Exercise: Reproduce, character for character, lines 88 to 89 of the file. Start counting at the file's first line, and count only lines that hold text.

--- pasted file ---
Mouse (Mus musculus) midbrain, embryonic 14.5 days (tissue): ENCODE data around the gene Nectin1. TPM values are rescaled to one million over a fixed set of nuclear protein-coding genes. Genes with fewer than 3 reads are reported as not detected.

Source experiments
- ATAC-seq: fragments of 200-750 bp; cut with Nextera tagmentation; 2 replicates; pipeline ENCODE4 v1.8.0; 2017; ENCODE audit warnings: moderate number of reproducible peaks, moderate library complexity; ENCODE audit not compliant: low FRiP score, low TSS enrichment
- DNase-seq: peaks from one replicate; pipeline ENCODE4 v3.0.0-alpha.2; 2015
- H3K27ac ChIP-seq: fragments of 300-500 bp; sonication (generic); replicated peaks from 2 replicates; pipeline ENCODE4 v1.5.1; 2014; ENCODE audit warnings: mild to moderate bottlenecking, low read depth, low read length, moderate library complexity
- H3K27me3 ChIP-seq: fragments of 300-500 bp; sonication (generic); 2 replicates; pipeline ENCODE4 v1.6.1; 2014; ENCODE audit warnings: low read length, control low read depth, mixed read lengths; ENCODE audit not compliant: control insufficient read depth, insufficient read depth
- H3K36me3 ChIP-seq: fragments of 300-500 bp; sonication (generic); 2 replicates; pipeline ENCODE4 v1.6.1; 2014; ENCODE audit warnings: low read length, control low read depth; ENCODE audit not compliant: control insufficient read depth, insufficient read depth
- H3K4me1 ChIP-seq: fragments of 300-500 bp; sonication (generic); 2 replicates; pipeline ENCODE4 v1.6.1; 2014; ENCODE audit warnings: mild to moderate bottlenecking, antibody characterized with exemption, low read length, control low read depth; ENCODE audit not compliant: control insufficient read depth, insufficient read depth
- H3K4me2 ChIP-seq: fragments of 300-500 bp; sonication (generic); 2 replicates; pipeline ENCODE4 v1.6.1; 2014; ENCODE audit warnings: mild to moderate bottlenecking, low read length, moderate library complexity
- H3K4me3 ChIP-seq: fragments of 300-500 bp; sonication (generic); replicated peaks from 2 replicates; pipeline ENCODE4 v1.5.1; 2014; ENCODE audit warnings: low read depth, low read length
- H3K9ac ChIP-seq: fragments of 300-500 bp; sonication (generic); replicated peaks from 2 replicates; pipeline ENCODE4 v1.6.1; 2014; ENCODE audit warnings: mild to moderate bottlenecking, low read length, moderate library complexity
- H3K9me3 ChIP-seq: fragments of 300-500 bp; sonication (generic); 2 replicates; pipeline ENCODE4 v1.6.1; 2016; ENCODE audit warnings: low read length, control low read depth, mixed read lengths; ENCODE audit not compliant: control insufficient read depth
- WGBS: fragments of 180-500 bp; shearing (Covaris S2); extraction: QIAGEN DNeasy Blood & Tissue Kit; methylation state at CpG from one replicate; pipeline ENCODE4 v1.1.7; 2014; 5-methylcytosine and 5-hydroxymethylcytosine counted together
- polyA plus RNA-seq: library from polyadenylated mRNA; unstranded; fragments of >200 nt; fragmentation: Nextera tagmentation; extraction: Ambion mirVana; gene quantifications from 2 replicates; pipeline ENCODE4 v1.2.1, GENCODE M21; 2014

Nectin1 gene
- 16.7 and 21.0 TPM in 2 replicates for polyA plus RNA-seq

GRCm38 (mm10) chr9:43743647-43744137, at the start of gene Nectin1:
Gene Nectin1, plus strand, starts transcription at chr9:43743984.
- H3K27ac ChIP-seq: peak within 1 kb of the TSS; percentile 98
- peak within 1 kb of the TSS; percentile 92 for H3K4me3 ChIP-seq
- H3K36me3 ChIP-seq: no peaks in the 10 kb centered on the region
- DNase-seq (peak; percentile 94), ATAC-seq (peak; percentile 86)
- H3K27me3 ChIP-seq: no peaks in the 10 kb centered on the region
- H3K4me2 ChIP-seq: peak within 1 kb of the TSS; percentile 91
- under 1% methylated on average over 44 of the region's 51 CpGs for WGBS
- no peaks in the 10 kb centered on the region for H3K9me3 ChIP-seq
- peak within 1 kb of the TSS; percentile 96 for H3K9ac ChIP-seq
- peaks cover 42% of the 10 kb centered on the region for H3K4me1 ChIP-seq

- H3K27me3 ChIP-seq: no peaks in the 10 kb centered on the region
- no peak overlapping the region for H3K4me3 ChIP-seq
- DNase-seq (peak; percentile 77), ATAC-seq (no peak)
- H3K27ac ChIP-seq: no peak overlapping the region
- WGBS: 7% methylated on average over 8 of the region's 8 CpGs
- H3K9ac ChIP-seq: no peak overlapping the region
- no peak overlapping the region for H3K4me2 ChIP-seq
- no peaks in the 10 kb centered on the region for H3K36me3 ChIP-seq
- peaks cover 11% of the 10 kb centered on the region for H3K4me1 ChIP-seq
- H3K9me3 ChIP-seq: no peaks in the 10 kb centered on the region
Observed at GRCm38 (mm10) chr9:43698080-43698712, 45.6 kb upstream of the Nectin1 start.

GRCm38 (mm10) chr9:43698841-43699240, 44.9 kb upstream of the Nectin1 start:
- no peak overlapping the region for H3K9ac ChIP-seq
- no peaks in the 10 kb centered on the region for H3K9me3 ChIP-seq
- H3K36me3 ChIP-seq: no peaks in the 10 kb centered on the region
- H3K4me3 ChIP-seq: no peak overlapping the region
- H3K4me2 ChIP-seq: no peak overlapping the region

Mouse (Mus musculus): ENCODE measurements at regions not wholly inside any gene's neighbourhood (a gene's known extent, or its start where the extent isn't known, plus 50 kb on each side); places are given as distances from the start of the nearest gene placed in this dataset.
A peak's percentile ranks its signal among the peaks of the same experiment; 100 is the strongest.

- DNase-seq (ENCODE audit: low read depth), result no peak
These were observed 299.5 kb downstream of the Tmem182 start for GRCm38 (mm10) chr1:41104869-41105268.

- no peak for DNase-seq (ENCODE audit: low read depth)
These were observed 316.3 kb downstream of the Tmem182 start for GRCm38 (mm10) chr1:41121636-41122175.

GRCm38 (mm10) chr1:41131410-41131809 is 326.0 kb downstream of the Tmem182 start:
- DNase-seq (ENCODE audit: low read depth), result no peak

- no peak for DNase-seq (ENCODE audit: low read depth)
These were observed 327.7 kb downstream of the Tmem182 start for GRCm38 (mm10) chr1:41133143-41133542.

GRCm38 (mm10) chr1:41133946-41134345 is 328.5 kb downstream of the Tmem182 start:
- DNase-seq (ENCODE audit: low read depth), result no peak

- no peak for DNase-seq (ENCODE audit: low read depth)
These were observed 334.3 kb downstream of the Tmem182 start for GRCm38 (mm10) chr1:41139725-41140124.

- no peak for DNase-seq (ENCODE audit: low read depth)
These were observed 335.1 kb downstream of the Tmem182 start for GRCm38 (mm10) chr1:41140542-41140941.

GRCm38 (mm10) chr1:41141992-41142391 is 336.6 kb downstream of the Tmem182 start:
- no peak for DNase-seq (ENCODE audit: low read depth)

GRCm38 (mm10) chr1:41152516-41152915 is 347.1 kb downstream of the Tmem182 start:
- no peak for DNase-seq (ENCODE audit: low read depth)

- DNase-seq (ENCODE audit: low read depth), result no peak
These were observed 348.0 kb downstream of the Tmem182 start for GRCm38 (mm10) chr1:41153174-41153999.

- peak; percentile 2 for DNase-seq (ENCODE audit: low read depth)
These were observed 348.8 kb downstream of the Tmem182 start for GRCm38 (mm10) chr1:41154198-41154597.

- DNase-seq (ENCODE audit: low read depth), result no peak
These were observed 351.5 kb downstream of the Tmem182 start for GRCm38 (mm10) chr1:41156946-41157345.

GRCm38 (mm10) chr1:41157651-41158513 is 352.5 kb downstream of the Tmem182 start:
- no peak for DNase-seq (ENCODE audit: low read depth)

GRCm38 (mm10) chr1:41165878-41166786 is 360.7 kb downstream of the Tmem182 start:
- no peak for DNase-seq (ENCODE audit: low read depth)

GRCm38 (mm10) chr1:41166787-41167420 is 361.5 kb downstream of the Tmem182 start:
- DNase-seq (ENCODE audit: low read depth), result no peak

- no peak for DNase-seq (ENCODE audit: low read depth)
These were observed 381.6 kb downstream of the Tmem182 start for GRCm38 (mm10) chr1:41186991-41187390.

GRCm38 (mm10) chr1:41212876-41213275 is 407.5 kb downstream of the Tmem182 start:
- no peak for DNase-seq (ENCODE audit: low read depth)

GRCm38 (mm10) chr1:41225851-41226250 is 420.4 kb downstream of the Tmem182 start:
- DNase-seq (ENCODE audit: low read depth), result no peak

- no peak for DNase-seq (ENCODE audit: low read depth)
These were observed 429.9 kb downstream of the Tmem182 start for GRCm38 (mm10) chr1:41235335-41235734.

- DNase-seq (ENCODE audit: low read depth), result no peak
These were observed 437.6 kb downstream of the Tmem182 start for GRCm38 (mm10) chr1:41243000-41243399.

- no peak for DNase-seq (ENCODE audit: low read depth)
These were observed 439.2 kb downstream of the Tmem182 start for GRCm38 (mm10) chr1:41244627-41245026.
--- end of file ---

- no peak for DNase-seq (ENCODE audit: low read depth)
These were observed 439.2 kb downstream of the Tmem182 start for GRCm38 (mm10) chr1:41244627-41245026.